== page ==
This study explores the ways in which neighbourhood identity is formed and considers the implications for policies that seek to improve and enhance neighbourhoods and communities.

Part of the motivation for the study was to explore why regeneration policies often fail in their objectives and how far the reputations of housing estates – 'good' and 'bad' – persist or change over time. The study focused on how such reputations are established and understood by those from within and outside particular places and what implications this has for the identities of neighbourhoods and the individuals who live in them.

To explore these issues, the study concentrated on three neighbourhoods in the city of Stirling in central Scotland – Raploch, Riverside and Randolph Road – which were chosen for their distinct socio-economic profiles and differing relative identities. Each was constructed in the 1920s and 1930s as a 'planned community'. Raploch was selected as being the 'poorer' working class neighbourhood, Riverside the 'wealthier' working class one, and Randolph Road middle class and 'aspiring'. The study also explored what it meant to 'come fae' (come from) each of these neighbourhoods as a way of understanding issues of belonging and attachment to particular places.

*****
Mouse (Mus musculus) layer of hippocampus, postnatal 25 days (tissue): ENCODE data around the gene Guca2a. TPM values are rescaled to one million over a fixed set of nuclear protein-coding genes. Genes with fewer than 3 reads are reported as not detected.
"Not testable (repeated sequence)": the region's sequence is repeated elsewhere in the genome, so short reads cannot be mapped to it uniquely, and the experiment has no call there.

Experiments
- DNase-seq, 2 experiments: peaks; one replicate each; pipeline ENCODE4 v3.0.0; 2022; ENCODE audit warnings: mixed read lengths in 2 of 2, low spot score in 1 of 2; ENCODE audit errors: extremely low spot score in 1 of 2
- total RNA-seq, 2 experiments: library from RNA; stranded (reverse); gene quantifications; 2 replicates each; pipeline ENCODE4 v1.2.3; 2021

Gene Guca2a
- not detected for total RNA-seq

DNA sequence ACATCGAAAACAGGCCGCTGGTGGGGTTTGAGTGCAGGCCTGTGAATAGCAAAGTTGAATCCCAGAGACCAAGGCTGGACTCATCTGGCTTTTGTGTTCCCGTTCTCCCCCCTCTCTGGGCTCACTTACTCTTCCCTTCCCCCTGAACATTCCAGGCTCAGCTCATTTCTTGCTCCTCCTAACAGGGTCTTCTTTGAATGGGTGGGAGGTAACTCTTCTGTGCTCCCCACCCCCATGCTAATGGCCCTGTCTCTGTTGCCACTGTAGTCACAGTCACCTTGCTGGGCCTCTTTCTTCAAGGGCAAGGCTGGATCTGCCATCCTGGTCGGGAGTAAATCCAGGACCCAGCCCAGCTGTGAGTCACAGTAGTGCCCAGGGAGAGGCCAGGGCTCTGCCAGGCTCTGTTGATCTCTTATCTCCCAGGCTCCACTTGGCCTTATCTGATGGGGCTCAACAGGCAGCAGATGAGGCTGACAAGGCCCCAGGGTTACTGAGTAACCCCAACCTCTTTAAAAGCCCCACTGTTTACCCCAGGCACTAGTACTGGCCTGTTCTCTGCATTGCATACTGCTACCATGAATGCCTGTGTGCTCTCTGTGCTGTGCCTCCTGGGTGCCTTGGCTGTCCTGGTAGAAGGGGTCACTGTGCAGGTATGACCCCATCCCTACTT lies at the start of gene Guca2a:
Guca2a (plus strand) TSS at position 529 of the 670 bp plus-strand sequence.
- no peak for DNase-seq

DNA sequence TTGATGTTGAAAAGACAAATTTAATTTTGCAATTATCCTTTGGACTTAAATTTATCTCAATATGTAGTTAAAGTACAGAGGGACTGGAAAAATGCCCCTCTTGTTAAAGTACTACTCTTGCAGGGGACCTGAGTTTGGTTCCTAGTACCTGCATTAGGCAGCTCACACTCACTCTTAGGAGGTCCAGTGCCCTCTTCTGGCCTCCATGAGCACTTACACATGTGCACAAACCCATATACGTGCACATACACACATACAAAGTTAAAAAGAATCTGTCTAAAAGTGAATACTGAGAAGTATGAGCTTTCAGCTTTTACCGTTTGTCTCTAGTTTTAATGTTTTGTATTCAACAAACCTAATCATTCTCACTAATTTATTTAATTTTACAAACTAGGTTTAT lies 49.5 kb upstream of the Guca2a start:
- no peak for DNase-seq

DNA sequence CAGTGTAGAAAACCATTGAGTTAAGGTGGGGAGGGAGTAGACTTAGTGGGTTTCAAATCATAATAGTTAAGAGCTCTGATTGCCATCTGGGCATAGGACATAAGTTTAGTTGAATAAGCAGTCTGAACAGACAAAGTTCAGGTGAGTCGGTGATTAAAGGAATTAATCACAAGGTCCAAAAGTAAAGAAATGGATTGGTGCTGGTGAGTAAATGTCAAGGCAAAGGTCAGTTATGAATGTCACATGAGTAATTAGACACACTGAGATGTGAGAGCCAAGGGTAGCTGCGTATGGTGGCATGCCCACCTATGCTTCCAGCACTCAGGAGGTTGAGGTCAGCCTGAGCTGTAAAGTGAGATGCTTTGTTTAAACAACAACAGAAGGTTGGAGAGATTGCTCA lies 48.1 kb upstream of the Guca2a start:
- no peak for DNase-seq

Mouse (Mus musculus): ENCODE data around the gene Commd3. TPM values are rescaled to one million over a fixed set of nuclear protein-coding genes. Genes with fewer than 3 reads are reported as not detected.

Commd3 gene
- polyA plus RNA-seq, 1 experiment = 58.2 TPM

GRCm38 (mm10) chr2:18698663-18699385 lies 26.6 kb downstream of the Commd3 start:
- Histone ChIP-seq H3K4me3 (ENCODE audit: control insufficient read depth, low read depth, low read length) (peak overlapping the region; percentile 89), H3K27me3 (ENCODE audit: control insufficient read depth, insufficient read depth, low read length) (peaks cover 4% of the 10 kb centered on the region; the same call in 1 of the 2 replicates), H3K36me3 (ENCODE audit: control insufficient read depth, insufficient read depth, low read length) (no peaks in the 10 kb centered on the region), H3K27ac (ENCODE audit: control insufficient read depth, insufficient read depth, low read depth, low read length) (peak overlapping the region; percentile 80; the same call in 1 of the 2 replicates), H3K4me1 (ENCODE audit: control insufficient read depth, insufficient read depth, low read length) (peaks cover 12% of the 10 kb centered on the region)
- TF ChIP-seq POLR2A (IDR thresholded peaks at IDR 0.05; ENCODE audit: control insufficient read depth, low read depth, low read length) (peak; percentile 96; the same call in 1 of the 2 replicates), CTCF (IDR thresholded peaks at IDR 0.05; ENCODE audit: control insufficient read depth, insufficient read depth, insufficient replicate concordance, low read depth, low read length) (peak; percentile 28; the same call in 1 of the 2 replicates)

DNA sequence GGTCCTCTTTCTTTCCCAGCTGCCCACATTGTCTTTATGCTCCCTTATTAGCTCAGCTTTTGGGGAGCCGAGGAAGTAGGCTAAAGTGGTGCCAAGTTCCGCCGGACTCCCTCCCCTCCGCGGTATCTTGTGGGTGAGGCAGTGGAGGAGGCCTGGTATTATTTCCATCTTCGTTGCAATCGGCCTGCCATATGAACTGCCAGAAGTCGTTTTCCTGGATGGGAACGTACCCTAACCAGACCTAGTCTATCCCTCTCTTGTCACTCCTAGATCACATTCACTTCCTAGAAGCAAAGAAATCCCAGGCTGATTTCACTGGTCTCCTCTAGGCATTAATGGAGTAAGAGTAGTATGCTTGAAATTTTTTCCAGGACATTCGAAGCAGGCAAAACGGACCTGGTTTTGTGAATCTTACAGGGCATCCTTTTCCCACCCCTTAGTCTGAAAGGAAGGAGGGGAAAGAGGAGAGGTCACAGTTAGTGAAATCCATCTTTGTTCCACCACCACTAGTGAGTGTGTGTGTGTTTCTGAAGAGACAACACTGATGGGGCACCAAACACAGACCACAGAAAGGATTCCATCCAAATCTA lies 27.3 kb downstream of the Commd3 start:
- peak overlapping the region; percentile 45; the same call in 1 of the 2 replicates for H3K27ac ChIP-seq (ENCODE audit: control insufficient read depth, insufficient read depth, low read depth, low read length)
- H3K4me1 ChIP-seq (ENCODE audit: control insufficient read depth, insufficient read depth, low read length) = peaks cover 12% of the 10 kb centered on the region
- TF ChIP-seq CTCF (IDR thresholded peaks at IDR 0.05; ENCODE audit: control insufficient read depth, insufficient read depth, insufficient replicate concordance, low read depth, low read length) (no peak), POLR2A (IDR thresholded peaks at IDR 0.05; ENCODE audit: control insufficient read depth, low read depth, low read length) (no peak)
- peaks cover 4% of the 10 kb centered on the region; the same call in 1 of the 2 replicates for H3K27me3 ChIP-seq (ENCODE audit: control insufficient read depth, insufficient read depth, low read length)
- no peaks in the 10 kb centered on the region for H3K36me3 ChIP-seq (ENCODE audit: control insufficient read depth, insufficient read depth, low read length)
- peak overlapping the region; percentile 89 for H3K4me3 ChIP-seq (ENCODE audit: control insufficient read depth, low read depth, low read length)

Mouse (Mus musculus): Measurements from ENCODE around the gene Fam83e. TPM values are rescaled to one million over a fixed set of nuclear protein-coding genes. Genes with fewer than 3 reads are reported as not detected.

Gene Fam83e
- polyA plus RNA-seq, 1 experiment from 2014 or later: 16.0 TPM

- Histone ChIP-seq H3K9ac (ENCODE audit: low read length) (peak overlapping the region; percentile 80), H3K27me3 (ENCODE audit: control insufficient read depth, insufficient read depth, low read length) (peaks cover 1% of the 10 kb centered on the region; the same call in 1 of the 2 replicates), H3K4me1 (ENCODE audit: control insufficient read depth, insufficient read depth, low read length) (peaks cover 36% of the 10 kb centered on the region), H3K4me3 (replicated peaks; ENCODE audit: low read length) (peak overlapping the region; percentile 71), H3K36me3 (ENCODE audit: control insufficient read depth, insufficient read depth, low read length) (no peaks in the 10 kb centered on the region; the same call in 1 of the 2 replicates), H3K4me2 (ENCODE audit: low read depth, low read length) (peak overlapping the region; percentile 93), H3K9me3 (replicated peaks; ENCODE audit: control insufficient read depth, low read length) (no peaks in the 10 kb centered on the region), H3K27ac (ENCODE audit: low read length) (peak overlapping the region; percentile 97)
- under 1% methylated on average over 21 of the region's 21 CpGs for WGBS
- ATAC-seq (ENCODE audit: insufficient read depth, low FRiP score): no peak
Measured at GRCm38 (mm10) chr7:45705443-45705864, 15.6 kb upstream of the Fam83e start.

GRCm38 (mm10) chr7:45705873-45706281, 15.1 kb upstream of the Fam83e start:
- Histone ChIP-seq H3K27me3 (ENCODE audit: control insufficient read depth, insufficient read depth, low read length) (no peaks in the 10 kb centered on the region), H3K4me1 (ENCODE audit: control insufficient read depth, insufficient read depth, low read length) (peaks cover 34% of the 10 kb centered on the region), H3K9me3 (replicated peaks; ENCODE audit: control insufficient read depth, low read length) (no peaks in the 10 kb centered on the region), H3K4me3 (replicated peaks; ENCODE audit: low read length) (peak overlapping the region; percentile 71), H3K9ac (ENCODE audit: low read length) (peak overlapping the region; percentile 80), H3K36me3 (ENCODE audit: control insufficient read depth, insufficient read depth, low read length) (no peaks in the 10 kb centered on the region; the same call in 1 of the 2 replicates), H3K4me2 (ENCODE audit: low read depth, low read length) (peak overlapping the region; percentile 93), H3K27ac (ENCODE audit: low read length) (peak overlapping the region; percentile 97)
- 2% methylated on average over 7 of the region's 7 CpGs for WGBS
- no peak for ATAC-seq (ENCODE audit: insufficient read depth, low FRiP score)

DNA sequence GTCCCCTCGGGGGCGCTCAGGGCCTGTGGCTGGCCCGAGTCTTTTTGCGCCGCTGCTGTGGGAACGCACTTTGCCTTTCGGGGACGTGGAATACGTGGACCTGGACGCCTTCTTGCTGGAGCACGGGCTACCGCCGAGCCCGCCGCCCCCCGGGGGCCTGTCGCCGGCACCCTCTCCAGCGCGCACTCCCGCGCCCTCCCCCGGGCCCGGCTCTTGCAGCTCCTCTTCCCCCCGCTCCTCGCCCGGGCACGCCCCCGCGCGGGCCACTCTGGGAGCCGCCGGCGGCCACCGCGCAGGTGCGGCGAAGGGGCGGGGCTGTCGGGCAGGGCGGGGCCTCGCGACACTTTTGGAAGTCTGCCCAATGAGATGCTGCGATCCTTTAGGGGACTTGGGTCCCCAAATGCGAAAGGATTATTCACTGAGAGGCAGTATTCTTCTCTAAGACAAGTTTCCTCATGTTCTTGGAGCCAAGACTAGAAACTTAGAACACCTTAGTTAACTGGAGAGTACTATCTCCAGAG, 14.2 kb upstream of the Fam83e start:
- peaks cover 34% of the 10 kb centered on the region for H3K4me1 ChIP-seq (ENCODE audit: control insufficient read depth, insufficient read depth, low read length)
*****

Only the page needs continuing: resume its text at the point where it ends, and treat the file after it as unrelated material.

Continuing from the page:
Neighbourhood identity

The identity of each of the three neighbourhoods was established at a very early stage of its history. These area identities were underpinned by social class and status and were very resilient to change, with Raploch being the most striking example. Given this resilience, the initial ambitions – both explicitly stated and implicitly understood – set in planning a new neighbourhood are critical. This has implications for the future of 'mixed communities' and for the planning and design of new housing developments.

Neighbourhood identity was often associated with social class and status, constructed from previous male employment patterns:

  • mining and labouring – Raploch;
  • skilled trades – Riverside;
  • professions – Randolph Road.

It is still social class that fixes the dominant social identity of a neighbourhood, and although historic employment patterns have altered, these still influence perceptions of the neighbourhood.